Environmental Protection

Nut Company Plants Park in Nation's Capital

Mr. Peanut is arriving in Washington, D.C. – by way of his new biodiesel Nutmobile – to open a new urban park, a Planters Grove, in Northeast D.C.  The district’s Del.Eleanor Holmes Norton, Mayor Vincent Gray and other local dignitaries will join Mr. Peanut and community members to celebrate the new park Tuesday July 12 with a day of volunteer planting. 

The Washington, D.C. Planters Grove -- located at 50th St. and Nannie Helen Burroughs Ave. – is the second of three peanut-shaped urban parks to be built this year in partnership with The Corps Network, the national member organization for Service and Conservation Corps.  As part of its tour, Planters is transforming underdeveloped and underutilized urban land into vibrant, green spaces in an effort to advance the brand's values of healthy lifestyles and sustainability. 

Designed by landscape architect Ken Smith, Planters Groves are part urban revitalization, part urban art.  Each Planters Grove features unique elements that promote sustainability and reflect the neighborhood's unique culture and heritage.  The Washington, D.C. Planters Grove includes:
  • 39 newly planted fruit and nut trees, in addition to 67 serviceberry trees, which expand Washington, D.C.'s tree canopy, as well as provide health and environmental benefits to local residents such as improved air quality and lower summer air temperature.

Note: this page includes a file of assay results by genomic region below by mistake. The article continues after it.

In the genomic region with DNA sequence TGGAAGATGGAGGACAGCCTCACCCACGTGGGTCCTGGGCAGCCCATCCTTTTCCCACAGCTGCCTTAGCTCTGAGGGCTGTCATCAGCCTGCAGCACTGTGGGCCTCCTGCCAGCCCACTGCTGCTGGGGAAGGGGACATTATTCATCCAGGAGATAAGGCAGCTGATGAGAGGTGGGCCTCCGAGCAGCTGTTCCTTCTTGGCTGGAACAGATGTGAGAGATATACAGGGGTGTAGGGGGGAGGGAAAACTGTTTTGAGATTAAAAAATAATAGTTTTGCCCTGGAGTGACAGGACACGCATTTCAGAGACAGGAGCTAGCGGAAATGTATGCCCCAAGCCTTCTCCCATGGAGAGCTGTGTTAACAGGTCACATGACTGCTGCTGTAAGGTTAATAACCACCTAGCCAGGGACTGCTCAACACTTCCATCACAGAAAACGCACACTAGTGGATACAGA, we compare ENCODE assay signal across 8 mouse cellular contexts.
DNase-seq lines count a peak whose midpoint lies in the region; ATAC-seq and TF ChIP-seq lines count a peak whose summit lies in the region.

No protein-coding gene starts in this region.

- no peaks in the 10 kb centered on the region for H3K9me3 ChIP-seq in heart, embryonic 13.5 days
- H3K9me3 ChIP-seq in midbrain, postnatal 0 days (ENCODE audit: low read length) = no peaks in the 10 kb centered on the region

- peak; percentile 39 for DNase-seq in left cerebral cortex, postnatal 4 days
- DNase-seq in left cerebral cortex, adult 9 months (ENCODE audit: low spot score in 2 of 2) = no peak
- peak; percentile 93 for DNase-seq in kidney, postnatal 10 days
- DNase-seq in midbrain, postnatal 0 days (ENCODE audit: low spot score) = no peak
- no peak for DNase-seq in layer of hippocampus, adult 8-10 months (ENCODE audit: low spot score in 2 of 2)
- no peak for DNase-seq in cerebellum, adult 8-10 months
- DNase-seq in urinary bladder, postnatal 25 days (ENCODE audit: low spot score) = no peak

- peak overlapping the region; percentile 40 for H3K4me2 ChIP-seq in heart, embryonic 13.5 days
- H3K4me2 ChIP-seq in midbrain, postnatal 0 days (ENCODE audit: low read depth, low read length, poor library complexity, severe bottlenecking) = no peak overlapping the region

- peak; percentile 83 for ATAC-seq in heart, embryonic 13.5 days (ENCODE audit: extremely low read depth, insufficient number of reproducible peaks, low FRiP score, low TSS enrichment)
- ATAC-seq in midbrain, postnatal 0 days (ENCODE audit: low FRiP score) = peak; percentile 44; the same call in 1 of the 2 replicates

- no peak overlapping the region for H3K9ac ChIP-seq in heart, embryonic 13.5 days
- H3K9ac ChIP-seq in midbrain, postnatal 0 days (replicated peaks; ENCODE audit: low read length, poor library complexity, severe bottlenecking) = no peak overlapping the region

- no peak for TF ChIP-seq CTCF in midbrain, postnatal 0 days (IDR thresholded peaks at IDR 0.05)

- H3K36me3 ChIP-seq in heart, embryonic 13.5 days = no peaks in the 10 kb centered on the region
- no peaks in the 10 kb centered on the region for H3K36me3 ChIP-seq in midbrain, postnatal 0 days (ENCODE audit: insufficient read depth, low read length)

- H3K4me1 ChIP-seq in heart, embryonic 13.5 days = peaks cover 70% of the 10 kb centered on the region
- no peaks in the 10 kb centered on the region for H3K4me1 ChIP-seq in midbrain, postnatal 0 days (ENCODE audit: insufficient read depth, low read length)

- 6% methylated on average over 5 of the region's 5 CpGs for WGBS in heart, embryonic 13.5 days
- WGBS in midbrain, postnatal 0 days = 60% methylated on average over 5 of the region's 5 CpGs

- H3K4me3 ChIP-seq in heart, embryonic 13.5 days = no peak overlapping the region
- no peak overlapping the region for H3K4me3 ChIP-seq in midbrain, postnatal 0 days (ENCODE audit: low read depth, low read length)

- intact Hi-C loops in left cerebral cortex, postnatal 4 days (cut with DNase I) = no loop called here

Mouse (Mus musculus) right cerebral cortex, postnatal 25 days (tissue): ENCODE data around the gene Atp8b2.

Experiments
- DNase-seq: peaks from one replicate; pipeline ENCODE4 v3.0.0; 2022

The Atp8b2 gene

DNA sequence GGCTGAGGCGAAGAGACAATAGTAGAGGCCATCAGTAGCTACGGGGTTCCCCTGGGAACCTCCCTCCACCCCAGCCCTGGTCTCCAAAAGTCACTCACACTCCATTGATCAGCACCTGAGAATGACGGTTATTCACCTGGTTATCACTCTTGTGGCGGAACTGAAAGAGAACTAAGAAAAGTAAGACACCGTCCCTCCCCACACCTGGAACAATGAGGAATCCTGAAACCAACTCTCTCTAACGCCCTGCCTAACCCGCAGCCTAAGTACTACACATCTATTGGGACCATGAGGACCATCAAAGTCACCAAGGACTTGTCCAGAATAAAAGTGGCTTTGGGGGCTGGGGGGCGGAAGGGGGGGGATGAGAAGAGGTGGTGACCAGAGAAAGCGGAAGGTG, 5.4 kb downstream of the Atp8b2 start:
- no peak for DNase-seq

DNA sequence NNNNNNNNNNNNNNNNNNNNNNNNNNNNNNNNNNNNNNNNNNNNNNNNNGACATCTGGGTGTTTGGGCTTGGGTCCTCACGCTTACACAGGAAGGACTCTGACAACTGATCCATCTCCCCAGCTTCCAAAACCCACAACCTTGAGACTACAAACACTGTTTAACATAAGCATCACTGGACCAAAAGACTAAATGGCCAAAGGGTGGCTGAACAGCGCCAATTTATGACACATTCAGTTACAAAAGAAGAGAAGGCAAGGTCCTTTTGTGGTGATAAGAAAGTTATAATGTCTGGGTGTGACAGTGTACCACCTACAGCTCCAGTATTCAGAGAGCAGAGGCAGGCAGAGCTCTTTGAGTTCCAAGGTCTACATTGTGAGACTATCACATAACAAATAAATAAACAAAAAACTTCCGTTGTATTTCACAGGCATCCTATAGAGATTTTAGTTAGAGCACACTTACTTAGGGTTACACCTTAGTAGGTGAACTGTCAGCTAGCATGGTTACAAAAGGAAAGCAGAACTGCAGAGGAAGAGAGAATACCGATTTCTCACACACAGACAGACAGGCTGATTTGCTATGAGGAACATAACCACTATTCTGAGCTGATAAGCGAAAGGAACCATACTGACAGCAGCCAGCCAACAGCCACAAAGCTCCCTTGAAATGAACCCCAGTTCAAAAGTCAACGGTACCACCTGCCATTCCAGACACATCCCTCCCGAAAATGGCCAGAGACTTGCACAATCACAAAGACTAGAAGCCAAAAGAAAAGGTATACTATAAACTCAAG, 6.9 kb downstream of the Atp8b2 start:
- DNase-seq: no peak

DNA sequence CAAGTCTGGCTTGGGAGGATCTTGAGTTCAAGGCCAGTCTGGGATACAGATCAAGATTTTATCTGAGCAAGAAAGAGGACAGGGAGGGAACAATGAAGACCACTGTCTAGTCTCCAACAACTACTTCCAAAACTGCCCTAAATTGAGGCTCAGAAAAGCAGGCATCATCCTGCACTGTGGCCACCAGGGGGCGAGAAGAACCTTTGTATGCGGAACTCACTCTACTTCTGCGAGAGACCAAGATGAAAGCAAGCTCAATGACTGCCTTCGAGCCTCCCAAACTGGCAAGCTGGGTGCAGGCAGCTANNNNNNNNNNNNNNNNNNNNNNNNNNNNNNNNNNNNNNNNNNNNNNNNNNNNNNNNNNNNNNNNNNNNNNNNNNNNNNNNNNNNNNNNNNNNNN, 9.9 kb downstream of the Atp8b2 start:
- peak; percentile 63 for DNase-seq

• A border of reclaimed porch columns frames the park's unique peanut-shape and highlights the neighborhood's "front porch" culture.
  • A rainwater garden collects storm water excess and helps decrease the amount of pollution reaching the adjacent stream.
  • Azaleas incorporated into the park's design recall the beginning of America's urban environmental movement, which began when Lady Bird Johnson responded to the plea of local eight-year-old John Hatcher for azalea bushes for his housing development.

The Washington, D.C. Planters Grove builds upon recent efforts by the D.C. Department of Parks & Recreation to redevelop the broader Marvin Gaye Park corridor into a hub of outdoor recreation, civic participation and public-private partnership.  Additionally, the Planters Grove complements the D.C. Department of Transportation's sustainable streetscape improvement project.

"The Planters Grove is a welcome addition to a location that has deep historical and cultural significance and fits in perfectly with the District's goals of providing healthy lifestyle choices for residents of all ages for generations to come," said Jesus Aguirre, director of the D.C. Department of Parks & Recreation.


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